The Hutchins Center Fiscal Impact Measure shows how much fiscal policy adds to or subtracts from overall economic growth. Use the graph below to explore the total quarterly fiscal impact as well as its components: taxes and spending at the federal, state and local levels. (Methodology »)
TAKEAWAYS FROM THE THIRD QUARTER UPDATE, 10/26/2018
By Louise Sheiner and Sage Belz
The spending and tax policies of federal, state, and local governments added ¾ of a percentage point to growth in Gross Domestic Product in the third quarter, fueled largely by an increase in spending at the state and local level, according to the latest Hutchins’ Fiscal Impact Measure. Inflation-adjusted GDP rose at a 3½ percent annual rate in the quarter.
Fiscal policies neither added to nor subtracted much from economic growth from 2014 through 2017, but have contributed positively to economic activity in recent quarters. Local, state and federal fiscal policy gave more of a boost to economy in the third quarter than at any time since the recession-era stimulus in 2010.
Spending at the state and local level grew at a 3.2 percent annual rate in the quarter. Investment by state and local governments, which had been weak for almost a decade following the Great Recession, has increased in each of the last four quarters and is now at its highest level since 2010. Growth in investment at that level has been shared broadly between intellectual property, structures and equipment. Employment at the state and local level, however, has shown almost zero growth over the last decade, and continues to sit well below its pre-recession levels. State and local governments often use private contractors for investment projects, so gains in real investment are often not mirrored in government employment.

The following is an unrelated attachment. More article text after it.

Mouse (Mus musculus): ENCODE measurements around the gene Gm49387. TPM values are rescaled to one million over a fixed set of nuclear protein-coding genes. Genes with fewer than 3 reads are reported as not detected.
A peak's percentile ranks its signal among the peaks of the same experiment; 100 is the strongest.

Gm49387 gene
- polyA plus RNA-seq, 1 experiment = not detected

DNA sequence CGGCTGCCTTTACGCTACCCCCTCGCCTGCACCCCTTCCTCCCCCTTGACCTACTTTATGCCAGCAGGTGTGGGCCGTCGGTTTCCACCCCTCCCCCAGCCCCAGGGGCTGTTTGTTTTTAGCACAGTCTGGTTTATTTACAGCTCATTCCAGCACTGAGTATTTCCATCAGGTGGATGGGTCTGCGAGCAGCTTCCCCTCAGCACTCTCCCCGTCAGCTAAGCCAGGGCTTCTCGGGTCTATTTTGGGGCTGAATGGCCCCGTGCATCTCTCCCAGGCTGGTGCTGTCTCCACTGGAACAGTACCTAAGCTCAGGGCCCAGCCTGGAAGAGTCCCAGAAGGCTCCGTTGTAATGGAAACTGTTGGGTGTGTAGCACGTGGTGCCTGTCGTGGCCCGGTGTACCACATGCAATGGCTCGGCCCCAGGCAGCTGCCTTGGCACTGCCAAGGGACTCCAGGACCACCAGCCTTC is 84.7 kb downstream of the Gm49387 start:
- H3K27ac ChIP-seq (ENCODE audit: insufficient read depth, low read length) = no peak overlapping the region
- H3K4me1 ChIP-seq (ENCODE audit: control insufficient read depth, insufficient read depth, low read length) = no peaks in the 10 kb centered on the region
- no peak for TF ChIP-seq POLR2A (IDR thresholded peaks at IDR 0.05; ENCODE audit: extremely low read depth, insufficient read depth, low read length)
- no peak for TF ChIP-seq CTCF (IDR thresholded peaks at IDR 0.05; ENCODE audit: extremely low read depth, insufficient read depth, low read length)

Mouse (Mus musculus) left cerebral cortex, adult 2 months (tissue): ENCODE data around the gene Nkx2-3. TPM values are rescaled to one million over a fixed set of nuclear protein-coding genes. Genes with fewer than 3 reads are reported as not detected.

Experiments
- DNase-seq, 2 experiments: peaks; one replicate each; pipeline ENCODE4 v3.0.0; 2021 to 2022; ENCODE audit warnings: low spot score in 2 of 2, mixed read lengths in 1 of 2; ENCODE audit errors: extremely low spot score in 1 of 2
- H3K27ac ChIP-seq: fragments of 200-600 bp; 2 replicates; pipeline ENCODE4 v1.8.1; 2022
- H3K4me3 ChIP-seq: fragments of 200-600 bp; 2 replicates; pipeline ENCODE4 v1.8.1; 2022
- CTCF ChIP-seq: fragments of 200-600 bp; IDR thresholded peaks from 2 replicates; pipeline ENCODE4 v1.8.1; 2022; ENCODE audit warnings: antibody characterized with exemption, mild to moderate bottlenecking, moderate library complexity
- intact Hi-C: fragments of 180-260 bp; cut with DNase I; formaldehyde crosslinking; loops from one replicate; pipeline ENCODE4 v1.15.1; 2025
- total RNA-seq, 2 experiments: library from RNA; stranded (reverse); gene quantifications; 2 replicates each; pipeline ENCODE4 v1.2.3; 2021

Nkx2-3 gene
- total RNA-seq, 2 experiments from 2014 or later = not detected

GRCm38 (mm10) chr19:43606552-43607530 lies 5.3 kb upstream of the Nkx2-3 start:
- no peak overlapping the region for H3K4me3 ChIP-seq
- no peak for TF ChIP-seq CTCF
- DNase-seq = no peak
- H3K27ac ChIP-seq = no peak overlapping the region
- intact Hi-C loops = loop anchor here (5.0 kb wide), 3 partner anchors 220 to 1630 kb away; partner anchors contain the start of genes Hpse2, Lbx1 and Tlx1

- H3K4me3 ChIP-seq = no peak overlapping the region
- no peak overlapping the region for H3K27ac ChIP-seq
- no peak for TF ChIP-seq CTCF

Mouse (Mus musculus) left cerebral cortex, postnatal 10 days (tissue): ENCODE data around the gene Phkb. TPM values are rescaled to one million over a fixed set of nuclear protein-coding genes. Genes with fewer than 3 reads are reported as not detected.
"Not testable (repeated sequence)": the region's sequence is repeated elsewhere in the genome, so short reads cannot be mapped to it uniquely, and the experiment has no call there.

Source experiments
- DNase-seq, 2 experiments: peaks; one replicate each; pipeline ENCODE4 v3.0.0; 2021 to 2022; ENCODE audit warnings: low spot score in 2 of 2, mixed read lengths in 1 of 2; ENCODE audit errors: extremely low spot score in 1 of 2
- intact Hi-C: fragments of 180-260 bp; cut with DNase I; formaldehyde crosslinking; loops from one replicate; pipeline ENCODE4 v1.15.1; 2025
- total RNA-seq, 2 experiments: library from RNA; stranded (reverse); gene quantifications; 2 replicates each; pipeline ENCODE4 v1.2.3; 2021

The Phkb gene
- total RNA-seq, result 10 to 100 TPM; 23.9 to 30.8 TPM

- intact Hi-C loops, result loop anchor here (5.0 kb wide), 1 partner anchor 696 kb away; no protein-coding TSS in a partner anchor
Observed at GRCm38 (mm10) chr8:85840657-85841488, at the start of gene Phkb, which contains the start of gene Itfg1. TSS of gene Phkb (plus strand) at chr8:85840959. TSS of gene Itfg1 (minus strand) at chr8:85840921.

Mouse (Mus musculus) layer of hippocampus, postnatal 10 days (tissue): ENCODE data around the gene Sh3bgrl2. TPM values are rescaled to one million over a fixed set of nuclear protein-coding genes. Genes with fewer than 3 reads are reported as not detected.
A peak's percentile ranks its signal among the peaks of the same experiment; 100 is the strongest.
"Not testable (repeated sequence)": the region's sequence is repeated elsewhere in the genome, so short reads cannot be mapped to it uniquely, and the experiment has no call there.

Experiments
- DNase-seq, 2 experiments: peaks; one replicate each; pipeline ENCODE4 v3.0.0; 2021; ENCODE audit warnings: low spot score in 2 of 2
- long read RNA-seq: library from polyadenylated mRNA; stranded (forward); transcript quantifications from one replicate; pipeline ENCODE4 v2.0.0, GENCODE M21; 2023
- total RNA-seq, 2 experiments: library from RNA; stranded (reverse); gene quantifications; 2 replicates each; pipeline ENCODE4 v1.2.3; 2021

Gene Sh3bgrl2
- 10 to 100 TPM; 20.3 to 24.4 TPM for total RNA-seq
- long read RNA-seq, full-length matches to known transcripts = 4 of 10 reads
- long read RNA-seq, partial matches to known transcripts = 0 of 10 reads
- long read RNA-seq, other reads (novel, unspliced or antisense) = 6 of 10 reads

Federal spending rose modestly in the third quarter, mostly the result of higher defense expenditures, and contributed about 1/5 a percentage point to GDP growth. Tax cuts enacted at the beginning of 2018 have boosted consumption and added to the pace of growth for the last three quarters, although the latest reading on the FIM suggests its effects on growth may have begun to taper. Transfers at all levels of government rose modestly in the quarter.
Today’s reading shows that the combination of federal, state, and local spending are providing additional stimulus to the economy beyond what is consistent with trend growth.
Sentiment inside the Beltway has turned sharply against China. There are many issues where the two parties sound more or less the same. Trump and others in the administration seem heavily invested in a ‘get very tough with China’ stance. It’s possible that some Democrats might argue that a decoupling strategy borders on lunacy. But if Trump believes this will play well with his core constituencies as his reelection campaign moves into high gear, he will probably decide to stick with it, if the costs and the collateral damage seem manageable. But that’s a very big if, especially if the downsides of a protracted trade war for both American consumers and for American firms become increasingly apparent.